bitmaps string string NL
This is used by keyman 3.2 to specify a pair of bitmap icons to be displayed when the keyboard is in use or not, on windows.
version string NL


group (name) 
group (name) using keys
A group has one or more "rules", each of which contains three parts: a pattern; an action; and a "greater than" sign that separates the two. if the optional "using keys" is marked, then each match part in the group must finish with a "+" sign followed by a (possibly multi-byte) keystroke. The "+" sign is not optional in a "using keys" group, and is not permitted in group that does not use keys. Items marked with "*" are not acceptable to Keyman 3.2.

Pattern items

A string that should be matched exactly.
The character under test (utf-8 included) should match a character in this store.
The named store contains a string that should be matched exactly.
A state marker equal to the keyvalue. Keyboard designers may use this to match a "marker" that another rule has placed in this position previously. It may value may be either a decimal integer, a litteral character (possibly in UTF-8) surrounded by quotes or a hexadecimal unicode character. It may not be zero. "deadkey" may be abbreviated to "dk".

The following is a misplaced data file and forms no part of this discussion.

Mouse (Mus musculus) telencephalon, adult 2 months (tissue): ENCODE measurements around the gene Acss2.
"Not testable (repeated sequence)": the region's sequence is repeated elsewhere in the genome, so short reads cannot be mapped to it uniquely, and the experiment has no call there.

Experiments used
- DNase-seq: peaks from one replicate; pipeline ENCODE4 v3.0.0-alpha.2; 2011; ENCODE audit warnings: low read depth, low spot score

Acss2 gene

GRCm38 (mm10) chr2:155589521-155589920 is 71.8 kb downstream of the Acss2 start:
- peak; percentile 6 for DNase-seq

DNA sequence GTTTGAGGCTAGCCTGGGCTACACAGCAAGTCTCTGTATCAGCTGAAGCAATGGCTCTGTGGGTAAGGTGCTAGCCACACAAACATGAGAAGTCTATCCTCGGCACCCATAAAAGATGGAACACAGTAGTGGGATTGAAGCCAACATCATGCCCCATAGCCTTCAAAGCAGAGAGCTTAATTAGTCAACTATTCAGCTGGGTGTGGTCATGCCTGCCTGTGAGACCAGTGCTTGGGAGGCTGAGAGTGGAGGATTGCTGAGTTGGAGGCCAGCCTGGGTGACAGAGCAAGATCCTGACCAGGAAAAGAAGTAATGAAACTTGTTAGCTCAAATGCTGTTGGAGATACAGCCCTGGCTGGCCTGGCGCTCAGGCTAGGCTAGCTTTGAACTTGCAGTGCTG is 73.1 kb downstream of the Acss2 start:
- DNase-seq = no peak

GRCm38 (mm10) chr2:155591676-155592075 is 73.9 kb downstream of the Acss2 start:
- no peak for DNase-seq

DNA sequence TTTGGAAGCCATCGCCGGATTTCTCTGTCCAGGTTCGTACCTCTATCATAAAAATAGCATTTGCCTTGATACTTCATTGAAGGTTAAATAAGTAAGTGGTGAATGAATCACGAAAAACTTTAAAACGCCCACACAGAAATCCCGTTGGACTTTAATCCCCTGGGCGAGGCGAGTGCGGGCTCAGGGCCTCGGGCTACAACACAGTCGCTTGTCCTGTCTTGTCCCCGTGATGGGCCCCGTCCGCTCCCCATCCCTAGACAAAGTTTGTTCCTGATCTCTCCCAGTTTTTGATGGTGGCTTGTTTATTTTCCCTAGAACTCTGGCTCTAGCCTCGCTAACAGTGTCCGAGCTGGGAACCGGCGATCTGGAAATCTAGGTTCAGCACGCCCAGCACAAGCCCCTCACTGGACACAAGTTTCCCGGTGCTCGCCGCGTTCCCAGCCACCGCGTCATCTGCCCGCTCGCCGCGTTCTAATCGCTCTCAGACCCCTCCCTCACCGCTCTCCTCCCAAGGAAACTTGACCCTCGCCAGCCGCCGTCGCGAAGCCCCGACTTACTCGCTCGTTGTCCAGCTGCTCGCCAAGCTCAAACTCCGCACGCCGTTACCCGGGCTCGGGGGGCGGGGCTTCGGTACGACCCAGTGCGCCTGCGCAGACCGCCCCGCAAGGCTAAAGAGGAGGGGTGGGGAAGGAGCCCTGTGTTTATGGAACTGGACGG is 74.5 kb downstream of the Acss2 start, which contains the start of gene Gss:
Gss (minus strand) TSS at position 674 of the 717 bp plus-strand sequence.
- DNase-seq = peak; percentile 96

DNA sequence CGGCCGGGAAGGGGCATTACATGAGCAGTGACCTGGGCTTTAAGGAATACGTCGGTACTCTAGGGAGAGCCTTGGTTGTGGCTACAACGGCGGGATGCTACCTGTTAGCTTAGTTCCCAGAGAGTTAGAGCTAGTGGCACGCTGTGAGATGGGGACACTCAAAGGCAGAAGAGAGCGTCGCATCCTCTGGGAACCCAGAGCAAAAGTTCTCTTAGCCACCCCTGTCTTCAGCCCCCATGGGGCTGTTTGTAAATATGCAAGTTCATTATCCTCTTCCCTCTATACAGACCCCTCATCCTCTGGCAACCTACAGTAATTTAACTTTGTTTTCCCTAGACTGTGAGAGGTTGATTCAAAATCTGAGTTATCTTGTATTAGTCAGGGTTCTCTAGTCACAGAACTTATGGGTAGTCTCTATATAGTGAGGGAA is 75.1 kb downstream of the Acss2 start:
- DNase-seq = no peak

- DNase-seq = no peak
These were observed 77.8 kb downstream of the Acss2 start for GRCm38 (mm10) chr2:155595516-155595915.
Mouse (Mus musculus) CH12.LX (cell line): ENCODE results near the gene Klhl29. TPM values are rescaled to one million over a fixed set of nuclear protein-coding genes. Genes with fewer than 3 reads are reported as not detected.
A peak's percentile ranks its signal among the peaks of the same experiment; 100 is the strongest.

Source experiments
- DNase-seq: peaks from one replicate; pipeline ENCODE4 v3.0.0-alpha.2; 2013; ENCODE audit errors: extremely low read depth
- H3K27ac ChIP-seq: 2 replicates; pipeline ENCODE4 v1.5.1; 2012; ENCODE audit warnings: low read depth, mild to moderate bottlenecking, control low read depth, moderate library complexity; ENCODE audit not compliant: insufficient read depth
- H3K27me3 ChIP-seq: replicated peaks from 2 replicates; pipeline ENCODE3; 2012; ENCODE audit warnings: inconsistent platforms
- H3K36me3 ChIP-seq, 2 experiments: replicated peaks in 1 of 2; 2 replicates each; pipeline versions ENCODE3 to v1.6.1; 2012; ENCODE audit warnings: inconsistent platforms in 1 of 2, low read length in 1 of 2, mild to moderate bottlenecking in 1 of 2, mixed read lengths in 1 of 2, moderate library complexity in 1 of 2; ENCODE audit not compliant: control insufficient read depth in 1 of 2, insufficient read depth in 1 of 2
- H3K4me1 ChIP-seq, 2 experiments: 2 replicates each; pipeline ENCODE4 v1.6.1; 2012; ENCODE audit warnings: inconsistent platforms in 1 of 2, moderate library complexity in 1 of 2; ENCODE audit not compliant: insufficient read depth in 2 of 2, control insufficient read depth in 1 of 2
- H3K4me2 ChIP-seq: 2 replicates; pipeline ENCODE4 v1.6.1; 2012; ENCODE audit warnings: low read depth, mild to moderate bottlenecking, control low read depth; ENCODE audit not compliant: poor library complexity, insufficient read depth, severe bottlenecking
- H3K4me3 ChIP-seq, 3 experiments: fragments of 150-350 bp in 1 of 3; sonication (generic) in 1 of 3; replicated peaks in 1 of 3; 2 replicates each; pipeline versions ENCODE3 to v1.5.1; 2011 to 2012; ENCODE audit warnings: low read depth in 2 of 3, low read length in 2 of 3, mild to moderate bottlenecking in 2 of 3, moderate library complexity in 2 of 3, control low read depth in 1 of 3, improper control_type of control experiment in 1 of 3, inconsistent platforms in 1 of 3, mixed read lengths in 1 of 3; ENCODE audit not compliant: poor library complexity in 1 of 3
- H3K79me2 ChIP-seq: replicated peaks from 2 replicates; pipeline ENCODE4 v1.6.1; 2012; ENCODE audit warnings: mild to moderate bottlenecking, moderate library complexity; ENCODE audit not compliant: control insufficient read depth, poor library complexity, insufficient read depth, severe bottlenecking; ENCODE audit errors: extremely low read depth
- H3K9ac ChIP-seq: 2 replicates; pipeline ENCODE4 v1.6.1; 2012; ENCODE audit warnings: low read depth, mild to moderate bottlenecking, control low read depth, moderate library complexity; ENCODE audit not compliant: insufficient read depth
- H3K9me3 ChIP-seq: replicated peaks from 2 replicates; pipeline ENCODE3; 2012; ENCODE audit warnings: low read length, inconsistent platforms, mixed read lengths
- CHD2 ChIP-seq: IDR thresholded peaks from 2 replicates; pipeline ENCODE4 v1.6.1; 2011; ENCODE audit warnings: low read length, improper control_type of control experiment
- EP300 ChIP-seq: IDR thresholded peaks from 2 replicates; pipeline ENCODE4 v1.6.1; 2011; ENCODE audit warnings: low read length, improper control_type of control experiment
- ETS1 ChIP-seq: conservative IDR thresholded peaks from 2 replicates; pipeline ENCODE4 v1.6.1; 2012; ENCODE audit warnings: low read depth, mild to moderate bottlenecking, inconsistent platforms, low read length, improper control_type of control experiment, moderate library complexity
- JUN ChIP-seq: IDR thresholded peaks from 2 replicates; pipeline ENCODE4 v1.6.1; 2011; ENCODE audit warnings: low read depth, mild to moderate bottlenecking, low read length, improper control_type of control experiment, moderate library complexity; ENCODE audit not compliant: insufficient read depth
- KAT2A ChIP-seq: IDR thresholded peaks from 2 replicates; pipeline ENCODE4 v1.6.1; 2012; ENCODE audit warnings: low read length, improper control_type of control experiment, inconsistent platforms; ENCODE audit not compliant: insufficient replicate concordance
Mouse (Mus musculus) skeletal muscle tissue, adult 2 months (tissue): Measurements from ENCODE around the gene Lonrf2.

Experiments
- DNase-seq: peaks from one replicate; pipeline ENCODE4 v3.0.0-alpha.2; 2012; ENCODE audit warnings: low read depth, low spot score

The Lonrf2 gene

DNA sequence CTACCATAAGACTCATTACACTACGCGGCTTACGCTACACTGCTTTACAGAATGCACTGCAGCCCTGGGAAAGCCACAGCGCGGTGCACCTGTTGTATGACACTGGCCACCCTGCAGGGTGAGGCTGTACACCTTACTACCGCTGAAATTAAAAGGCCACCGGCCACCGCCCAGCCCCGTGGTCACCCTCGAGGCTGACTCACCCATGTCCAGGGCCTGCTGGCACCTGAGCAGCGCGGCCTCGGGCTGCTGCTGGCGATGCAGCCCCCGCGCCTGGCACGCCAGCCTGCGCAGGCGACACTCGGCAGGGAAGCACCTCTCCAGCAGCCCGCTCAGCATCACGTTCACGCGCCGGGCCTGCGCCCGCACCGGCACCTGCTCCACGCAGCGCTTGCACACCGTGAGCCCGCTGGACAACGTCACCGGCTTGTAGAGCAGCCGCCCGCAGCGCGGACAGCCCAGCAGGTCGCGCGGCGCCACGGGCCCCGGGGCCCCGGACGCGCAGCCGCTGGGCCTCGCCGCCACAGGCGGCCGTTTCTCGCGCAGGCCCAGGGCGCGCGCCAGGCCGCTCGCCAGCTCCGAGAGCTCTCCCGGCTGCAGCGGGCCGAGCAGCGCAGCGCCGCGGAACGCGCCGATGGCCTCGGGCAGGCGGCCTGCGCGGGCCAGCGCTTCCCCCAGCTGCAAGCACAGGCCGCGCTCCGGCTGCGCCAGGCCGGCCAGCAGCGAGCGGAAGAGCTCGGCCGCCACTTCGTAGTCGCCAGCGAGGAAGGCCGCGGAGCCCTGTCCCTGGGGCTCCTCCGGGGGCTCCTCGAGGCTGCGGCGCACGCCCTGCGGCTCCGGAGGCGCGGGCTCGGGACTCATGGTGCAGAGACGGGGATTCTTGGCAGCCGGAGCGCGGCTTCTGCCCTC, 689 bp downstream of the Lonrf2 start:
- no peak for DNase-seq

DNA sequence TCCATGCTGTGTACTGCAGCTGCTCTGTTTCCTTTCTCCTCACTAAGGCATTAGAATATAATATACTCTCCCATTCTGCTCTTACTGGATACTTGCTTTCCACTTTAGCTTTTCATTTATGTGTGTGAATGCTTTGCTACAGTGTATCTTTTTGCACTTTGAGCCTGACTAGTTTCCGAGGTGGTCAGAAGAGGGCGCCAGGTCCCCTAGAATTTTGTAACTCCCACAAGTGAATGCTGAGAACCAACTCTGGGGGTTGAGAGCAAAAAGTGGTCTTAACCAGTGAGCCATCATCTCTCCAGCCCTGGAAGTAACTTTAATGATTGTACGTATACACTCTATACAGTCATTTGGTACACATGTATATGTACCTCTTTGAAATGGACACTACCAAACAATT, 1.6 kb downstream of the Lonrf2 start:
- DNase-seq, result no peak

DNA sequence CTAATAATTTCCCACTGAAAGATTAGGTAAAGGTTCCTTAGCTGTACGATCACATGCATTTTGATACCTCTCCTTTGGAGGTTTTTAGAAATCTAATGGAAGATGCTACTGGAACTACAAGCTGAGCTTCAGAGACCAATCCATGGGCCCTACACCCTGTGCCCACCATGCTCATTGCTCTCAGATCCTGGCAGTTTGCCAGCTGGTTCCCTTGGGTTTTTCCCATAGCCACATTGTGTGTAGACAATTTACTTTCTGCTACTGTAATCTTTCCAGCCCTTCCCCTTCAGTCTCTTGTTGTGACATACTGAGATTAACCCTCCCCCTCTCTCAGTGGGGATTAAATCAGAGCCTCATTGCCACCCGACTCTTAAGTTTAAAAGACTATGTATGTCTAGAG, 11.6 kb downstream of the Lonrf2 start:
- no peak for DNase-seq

Matches if flags AND NN=NN, where NN is an int.
Matches if flags AND NN=0, where NN is an int.
This item may only occur as the final pattern (or penultimate if followed by a nomatch pattern) and does not co-occur with other pattern items. It's corresponding action is executed if any previous rule in the group has been succesfully matched.
This item may only occur as the final pattern (or penultimate if followed by a match pattern) and does not co-occur with other pattern items. It's corresponding action is executed if no previous rule has matched. Beware that if a nomatch command is used it overrides the default of outputing the key pressed. If you want to output the key and do something else too, use the matched_key command. This may differ from keyman's behaviour, since keyman does not have the matched_key command.